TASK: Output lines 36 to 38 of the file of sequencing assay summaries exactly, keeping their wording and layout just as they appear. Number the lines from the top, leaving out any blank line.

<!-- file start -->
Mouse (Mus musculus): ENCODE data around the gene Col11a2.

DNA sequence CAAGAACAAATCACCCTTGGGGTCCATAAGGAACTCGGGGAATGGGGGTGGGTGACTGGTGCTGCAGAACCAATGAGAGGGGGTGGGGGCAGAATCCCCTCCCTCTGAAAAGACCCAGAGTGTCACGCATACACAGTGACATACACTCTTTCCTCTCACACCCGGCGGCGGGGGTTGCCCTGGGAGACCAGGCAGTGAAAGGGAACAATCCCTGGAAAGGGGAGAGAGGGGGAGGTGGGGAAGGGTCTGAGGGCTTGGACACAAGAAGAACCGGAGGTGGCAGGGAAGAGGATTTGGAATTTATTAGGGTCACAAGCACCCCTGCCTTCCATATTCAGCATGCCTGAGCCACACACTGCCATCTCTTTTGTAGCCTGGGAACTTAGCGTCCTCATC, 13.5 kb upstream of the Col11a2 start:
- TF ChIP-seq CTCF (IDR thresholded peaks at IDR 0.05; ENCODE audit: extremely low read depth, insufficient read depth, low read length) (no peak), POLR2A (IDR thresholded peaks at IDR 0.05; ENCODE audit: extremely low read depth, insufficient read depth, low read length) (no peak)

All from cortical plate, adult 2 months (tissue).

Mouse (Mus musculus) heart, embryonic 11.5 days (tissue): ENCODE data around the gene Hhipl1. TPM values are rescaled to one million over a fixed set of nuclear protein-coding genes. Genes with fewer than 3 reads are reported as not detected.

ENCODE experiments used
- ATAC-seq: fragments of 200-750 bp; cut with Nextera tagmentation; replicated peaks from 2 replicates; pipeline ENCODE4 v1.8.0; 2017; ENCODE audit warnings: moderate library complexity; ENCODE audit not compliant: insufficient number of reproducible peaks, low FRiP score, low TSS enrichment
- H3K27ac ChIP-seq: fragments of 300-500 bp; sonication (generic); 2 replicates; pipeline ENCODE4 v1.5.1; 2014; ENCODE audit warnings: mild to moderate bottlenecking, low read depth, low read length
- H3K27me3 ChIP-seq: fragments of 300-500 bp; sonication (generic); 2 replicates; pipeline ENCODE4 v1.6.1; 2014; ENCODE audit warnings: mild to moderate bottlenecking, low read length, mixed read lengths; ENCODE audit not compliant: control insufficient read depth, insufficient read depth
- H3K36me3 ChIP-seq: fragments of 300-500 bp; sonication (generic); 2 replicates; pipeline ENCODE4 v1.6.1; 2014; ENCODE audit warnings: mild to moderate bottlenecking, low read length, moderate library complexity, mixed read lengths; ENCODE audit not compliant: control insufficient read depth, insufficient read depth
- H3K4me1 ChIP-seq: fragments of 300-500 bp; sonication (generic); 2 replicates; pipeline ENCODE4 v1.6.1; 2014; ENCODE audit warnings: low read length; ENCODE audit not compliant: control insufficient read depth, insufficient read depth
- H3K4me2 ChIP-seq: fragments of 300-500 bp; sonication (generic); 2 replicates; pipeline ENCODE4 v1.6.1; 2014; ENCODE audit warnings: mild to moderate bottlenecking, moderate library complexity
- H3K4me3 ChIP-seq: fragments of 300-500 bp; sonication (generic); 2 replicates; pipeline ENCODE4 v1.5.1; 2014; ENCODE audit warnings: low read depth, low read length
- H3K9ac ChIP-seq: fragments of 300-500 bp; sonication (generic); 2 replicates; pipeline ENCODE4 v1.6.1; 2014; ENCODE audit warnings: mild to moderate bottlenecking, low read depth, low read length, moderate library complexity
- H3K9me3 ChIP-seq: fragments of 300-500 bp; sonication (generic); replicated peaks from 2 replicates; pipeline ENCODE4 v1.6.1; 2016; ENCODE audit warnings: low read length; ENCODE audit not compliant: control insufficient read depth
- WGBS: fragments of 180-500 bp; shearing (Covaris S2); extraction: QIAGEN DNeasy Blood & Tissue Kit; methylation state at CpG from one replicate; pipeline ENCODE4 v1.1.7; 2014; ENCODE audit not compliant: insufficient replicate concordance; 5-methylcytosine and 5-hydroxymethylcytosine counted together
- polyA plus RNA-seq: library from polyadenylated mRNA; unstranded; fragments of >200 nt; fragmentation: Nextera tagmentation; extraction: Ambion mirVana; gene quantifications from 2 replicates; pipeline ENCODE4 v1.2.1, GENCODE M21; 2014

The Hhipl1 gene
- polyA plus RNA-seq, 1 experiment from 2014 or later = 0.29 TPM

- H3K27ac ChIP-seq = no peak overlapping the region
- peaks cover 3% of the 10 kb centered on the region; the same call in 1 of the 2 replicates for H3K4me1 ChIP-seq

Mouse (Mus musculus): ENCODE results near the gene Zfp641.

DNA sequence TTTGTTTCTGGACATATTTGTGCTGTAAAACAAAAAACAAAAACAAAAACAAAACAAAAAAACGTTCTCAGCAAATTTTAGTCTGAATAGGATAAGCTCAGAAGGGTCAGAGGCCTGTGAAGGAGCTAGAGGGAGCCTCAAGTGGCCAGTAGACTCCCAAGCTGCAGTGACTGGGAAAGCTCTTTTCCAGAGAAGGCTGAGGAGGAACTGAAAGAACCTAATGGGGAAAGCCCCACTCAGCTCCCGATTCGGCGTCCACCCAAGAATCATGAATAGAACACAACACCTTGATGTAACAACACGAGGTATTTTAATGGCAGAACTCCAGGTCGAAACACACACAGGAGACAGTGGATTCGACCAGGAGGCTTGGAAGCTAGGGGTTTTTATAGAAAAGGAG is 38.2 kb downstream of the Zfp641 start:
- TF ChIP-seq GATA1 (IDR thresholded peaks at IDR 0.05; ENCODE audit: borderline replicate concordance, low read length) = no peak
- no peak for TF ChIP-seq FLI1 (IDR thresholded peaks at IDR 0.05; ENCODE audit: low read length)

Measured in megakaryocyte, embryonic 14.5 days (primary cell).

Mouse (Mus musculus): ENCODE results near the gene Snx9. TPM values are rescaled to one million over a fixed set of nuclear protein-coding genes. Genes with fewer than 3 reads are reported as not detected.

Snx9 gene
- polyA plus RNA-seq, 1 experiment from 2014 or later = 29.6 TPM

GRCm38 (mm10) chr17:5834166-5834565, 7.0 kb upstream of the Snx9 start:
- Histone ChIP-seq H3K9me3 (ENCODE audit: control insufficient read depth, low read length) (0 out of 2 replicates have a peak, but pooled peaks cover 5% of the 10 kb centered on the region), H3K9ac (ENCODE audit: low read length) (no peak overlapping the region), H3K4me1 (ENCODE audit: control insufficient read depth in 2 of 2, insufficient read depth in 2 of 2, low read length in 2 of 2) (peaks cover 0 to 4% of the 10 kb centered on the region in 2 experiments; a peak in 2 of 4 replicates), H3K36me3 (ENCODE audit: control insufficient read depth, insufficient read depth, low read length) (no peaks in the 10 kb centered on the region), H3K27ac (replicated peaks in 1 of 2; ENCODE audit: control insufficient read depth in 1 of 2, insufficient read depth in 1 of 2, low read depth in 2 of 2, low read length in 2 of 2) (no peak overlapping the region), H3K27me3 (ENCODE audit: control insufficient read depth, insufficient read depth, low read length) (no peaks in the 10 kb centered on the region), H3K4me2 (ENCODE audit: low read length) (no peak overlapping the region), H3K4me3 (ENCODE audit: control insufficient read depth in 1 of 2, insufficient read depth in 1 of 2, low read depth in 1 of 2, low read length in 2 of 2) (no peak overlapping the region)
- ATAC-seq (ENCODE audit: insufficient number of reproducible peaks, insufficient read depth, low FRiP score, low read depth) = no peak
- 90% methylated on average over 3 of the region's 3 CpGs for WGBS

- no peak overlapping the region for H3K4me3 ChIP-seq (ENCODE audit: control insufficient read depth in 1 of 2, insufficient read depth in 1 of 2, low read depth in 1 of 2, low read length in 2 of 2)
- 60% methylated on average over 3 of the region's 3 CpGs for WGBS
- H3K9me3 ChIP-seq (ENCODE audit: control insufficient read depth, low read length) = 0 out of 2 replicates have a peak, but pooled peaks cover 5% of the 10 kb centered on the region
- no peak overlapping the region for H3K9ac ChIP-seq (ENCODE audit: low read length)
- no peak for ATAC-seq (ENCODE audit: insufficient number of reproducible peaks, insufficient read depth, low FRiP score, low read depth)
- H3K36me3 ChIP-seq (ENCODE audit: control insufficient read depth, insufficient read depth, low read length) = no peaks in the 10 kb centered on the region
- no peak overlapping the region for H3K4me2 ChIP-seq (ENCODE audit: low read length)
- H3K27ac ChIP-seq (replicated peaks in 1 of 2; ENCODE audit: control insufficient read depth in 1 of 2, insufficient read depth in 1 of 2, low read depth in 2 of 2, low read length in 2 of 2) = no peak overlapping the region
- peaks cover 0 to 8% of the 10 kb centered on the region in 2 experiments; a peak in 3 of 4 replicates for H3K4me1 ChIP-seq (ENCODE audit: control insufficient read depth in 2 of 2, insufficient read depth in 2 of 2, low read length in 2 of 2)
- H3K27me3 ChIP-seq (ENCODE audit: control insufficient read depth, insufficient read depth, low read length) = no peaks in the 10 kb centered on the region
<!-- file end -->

- H3K9me3 ChIP-seq (ENCODE audit: control insufficient read depth, low read length) = 0 out of 2 replicates have a peak, but pooled peaks cover 5% of the 10 kb centered on the region
- no peak overlapping the region for H3K9ac ChIP-seq (ENCODE audit: low read length)
- no peak for ATAC-seq (ENCODE audit: insufficient number of reproducible peaks, insufficient read depth, low FRiP score, low read depth)